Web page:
Two teams of British researchers are seeking permission to create "cybrid" embryos that would be around 99.9 per cent human and 0.1 per cent animal to produce embryonic stem cells. They want to use the stem cells to understand and provide new treatments for diseases such as Alzheimers, Parkinsons, cystic fibrosis, motor neurone disease and Huntingtons.
A study of thousands of websites across 120 Internet Service Providers found 25 of 41 countries surveyed showed evidence of government-sponsored content filtering. The study did not examine a number of countries in Europe or the US because there the private sector rather than the government tends to carry out filtering. The 25 countries which carry out the broadest range of filtering are listed at the bottom of the article.
Scientists have said there is no evidence to suggest a link between the use of wi-fi and damage to health. However, radiation levels from wi-fi in one British school were up to three times the level of mobile phone mast radiation. The readings were 600 times below the government's safety limits but there is ongoing debate about wi-fi use.
Intel "should be ashamed of itself" for efforts to undermine the $100 laptop initiative, according to its founder Nicholas Negroponte. Negroponte believes the main problem is that his machine uses a processor designed by Intel's main competitor, AMD. The concept of a $100 laptop has received a lot of criticism however, as Professor Negroponte said, "Yes people laugh at it, then they criticize it, then they copy it."
A sensor chip controlled not by wires and transistors, but by a living slime mould marks an important step towards more widespread use of biologically-driven components and devices, researchers say. At the heart of the chip is a living Physarum polycephalum, or slime mold a yellow, single-celled organism more commonly found gobbling up bacteria and microbes in damp areas of forest. The chip plugs into a computer via a normal USB interface.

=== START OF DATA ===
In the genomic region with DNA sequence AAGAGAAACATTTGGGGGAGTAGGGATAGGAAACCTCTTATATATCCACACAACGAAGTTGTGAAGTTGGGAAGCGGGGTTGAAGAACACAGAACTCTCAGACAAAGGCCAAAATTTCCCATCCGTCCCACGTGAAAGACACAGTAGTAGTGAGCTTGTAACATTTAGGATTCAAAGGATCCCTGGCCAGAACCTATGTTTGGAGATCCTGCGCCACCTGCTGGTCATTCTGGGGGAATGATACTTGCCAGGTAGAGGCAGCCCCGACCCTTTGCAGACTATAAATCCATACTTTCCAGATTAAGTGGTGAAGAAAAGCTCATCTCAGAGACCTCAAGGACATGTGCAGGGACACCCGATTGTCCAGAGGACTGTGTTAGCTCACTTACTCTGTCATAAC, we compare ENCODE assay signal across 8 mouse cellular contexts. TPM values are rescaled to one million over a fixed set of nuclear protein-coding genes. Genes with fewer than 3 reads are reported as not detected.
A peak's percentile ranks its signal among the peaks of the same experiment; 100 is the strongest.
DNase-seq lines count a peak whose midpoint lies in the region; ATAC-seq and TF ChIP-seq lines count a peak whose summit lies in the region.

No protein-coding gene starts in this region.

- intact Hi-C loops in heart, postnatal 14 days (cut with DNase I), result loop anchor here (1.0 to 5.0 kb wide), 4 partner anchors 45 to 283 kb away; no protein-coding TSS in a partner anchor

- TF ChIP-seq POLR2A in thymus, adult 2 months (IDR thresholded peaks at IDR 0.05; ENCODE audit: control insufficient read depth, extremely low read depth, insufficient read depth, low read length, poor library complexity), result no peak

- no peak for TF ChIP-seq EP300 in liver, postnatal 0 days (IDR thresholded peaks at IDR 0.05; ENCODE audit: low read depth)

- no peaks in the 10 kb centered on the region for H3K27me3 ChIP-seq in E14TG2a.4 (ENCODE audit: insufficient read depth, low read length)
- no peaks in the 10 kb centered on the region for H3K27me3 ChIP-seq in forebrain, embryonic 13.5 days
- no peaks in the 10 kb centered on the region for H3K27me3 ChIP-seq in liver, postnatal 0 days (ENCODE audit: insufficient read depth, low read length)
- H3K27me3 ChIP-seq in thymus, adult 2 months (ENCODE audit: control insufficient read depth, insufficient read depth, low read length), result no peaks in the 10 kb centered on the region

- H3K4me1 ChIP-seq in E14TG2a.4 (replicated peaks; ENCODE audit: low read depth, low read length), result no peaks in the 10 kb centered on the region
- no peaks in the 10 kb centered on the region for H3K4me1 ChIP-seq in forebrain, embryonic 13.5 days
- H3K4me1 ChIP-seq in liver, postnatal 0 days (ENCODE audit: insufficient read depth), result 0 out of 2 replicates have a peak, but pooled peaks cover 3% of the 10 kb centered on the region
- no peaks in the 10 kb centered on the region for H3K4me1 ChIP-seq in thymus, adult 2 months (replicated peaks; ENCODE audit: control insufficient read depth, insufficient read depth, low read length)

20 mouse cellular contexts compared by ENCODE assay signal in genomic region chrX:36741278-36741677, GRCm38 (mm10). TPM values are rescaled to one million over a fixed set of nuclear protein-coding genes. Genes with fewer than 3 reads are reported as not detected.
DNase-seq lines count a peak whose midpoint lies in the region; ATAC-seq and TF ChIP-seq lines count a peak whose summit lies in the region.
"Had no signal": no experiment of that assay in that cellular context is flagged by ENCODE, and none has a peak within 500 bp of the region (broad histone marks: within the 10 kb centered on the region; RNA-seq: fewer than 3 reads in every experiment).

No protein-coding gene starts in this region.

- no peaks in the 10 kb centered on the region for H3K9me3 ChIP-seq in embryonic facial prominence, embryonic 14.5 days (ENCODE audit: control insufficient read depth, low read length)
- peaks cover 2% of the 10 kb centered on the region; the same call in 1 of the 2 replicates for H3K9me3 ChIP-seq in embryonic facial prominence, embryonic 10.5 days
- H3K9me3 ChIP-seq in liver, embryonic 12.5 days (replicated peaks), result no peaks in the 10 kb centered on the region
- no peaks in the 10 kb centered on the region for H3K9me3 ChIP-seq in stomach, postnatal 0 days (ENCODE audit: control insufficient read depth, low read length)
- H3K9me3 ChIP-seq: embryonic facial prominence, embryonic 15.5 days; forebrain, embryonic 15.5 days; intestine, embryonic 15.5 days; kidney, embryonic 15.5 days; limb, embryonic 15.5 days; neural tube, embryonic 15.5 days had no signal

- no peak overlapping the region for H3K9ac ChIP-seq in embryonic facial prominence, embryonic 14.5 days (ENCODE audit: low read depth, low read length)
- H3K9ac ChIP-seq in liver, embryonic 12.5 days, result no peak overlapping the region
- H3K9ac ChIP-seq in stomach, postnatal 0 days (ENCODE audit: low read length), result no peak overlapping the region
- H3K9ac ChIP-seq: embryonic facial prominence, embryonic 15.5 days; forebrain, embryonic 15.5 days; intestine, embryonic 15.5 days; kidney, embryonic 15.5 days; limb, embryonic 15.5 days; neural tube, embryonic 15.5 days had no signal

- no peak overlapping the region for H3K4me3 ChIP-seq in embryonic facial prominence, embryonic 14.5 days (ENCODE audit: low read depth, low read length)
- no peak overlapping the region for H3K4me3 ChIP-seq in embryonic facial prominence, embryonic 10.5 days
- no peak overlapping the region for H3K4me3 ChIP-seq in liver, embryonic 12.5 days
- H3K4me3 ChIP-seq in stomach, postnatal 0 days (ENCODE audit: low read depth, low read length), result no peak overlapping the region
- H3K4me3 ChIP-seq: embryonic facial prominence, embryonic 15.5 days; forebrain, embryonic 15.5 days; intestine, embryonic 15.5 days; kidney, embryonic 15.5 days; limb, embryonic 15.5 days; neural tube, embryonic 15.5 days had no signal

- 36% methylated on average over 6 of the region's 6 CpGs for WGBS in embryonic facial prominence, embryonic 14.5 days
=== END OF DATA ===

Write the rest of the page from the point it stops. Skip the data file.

Cross Language Information Retreival will allow anyone to find any document in any language. Google handles the translation on the fly. It's a technology that Google says will "break the language barrier" for Google's international audience. No specific launch date, but soon.
For those who are not sure what source to believe, here is New Scientists round-up of the 26 most common climate myths and misconceptions. Also included is a guide to assessing the evidence: links to primary research and major reports for those who want to follow through to the original sources.
Asian desert dust and city pollution is swirling in vast plumes across the Pacific to North America, interacting with storms and possibly spurring climate change. Researchers are using a jet flying 40,000 feet above the ocean as part of a mission to track dust and pollution particles blown from Asia to the United States. Images of Asian dust and pollution clouds, the research aircraft and its route across the Pacific can be seen online at http://www.ucar.edu/news/releases/2007/pacdexvisuals.shtml
Future eastern United States summers look much hotter than originally predicted with daily highs about 10 degrees warmer than in recent years by the mid-2080s, a new NASA study says. Previous and widely used global warming estimates predict too many rainy days and, because drier weather is hotter, they underestimate how warm it will be east of the Mississippi River. However, there is disagreement as to the validity of the assumptions on which the computer model is based.